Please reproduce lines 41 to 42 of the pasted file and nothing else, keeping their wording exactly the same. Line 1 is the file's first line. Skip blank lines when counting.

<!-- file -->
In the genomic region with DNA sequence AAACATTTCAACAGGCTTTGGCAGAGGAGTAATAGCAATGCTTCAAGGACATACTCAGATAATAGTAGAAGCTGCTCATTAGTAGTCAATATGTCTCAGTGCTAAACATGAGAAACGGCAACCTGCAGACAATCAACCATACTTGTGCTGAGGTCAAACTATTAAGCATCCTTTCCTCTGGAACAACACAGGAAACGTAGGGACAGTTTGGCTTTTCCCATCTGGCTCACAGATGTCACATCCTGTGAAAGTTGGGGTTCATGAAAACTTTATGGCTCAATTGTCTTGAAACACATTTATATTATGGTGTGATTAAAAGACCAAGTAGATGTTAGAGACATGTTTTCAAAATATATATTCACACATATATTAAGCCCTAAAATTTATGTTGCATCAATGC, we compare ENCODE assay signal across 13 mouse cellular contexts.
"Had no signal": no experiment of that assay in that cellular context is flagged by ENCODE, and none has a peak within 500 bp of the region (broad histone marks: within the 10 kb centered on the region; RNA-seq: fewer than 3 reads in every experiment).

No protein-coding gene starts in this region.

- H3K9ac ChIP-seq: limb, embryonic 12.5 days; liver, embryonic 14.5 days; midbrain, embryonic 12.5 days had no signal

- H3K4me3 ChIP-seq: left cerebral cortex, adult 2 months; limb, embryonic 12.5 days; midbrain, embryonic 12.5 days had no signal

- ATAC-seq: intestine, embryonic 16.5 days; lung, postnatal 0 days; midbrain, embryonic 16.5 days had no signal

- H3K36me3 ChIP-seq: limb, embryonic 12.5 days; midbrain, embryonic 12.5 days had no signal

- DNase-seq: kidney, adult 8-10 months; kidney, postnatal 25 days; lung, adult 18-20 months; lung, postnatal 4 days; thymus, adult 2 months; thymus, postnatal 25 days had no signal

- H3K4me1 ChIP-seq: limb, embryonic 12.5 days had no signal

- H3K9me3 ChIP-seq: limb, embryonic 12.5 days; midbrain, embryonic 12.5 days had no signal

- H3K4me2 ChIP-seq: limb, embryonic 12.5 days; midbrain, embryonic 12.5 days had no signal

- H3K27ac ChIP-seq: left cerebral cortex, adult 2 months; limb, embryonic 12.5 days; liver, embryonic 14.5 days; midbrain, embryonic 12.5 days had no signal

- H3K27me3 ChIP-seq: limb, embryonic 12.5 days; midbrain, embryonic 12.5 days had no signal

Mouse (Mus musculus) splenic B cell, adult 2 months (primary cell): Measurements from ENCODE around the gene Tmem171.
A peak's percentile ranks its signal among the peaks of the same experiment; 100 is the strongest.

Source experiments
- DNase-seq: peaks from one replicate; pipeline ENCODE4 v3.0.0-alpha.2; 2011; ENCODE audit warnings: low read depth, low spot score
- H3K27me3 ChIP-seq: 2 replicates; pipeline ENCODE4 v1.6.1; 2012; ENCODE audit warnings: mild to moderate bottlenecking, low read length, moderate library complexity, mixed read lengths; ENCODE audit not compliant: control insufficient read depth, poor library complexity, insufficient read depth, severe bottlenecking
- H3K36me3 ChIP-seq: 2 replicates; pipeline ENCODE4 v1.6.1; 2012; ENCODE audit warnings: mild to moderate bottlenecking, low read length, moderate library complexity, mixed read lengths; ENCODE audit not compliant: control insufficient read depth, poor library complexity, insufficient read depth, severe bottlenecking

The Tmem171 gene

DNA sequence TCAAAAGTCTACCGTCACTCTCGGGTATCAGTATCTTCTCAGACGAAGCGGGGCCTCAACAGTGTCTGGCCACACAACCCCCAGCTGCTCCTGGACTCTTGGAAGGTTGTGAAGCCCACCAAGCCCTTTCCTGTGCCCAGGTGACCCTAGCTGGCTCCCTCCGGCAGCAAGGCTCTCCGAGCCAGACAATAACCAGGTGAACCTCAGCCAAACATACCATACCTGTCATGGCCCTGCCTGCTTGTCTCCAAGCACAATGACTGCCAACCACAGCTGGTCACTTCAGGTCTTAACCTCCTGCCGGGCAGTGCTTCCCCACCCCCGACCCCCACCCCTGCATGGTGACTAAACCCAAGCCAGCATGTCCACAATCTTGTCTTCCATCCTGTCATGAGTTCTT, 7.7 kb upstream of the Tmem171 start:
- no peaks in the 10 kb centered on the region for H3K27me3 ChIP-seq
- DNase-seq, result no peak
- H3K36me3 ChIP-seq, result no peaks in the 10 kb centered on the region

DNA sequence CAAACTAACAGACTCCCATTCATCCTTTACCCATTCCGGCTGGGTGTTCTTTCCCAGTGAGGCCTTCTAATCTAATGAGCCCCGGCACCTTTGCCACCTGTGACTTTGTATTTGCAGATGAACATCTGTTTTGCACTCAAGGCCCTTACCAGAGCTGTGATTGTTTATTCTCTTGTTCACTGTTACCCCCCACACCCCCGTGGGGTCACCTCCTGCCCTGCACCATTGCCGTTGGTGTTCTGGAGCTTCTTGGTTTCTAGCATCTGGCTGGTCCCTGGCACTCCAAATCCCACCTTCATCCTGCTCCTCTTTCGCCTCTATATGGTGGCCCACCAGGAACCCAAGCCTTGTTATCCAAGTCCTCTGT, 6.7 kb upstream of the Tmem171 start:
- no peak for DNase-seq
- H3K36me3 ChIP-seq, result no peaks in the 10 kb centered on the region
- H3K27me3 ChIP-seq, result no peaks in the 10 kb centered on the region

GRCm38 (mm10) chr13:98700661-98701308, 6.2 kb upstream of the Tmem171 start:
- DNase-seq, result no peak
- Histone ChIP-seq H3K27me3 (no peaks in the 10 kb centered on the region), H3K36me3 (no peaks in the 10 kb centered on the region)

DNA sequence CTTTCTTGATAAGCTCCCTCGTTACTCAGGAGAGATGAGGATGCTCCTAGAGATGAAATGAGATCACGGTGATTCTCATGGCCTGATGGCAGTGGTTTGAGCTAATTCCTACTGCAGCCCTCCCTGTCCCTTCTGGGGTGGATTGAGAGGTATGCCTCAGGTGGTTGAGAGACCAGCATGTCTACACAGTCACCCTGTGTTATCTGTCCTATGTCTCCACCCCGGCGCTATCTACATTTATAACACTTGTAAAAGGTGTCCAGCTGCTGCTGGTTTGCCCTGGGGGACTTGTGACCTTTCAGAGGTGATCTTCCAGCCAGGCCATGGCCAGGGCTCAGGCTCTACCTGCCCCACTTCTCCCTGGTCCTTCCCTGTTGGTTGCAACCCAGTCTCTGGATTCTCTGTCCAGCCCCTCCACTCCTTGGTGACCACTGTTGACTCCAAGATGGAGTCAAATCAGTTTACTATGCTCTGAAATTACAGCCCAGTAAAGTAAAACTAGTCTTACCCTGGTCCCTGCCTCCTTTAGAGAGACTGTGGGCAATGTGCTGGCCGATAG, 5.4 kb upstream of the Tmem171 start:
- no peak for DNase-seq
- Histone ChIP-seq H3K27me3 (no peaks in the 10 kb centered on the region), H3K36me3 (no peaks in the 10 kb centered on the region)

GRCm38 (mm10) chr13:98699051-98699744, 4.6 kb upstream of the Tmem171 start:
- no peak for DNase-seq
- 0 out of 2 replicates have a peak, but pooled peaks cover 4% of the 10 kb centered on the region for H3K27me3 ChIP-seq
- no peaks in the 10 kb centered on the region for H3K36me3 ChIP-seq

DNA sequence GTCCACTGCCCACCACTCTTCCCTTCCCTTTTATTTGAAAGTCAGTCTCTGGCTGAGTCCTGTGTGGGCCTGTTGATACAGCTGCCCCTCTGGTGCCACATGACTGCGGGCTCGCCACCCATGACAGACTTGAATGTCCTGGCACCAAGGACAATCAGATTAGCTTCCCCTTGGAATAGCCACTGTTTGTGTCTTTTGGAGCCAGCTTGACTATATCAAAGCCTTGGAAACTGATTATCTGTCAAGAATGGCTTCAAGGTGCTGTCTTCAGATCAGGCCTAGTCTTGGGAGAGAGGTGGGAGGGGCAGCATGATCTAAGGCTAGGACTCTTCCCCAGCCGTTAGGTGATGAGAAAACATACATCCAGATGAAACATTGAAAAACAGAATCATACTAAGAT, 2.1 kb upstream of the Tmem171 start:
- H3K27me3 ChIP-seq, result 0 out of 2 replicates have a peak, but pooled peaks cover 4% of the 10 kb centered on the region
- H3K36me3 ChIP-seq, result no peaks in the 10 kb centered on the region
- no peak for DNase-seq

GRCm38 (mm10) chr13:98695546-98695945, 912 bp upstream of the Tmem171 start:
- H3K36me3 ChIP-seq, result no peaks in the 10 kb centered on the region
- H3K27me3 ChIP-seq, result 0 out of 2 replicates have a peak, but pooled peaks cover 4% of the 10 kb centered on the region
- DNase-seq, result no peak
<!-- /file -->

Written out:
- H3K36me3 ChIP-seq, result no peaks in the 10 kb centered on the region
- no peak for DNase-seq